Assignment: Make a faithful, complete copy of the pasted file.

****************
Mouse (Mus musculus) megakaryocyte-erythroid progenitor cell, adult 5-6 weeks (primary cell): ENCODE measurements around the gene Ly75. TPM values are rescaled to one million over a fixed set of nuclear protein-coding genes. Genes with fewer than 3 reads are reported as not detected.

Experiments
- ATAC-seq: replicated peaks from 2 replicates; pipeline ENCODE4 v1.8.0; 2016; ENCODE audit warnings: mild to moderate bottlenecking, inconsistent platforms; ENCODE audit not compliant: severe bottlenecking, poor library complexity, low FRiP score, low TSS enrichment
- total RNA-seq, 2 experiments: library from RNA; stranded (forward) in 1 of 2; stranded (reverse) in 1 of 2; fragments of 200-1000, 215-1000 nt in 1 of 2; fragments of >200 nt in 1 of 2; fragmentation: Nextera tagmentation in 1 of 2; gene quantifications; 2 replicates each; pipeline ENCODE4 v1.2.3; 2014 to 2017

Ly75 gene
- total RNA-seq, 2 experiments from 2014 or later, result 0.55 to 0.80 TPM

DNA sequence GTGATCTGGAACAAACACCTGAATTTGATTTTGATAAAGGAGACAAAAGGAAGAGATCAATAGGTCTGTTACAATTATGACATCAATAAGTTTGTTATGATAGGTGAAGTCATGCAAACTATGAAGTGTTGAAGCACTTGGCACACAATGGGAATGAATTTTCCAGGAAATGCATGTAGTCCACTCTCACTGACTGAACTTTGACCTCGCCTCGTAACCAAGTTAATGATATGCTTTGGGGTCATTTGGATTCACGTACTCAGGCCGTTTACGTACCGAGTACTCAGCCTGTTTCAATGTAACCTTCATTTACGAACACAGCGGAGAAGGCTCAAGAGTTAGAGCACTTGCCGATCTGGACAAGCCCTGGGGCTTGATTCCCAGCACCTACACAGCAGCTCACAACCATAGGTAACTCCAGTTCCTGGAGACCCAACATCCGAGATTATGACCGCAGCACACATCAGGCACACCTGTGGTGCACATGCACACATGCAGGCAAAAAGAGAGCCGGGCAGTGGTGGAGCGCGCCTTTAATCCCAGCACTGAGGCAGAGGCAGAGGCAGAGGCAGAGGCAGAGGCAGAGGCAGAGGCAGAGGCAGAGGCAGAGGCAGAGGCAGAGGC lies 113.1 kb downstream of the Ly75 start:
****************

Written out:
Mouse (Mus musculus) megakaryocyte-erythroid progenitor cell, adult 5-6 weeks (primary cell): ENCODE measurements around the gene Ly75. TPM values are rescaled to one million over a fixed set of nuclear protein-coding genes. Genes with fewer than 3 reads are reported as not detected.

Experiments
- ATAC-seq: replicated peaks from 2 replicates; pipeline ENCODE4 v1.8.0; 2016; ENCODE audit warnings: mild to moderate bottlenecking, inconsistent platforms; ENCODE audit not compliant: severe bottlenecking, poor library complexity, low FRiP score, low TSS enrichment
- total RNA-seq, 2 experiments: library from RNA; stranded (forward) in 1 of 2; stranded (reverse) in 1 of 2; fragments of 200-1000, 215-1000 nt in 1 of 2; fragments of >200 nt in 1 of 2; fragmentation: Nextera tagmentation in 1 of 2; gene quantifications; 2 replicates each; pipeline ENCODE4 v1.2.3; 2014 to 2017

Ly75 gene
- total RNA-seq, 2 experiments from 2014 or later, result 0.55 to 0.80 TPM

DNA sequence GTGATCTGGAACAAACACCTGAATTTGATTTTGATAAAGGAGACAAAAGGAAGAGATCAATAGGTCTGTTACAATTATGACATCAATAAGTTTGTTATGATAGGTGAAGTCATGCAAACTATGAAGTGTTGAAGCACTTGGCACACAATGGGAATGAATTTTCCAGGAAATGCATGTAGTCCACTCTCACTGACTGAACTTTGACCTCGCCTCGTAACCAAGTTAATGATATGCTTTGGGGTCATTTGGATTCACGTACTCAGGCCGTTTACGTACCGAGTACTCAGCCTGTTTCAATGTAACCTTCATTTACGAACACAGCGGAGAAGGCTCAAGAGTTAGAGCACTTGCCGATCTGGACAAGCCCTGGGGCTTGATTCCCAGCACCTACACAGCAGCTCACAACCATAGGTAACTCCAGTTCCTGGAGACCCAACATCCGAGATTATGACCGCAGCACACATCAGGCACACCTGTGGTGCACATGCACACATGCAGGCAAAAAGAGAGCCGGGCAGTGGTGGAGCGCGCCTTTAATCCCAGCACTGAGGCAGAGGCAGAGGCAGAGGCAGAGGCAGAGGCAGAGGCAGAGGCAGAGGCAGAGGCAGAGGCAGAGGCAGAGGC lies 113.1 kb downstream of the Ly75 start: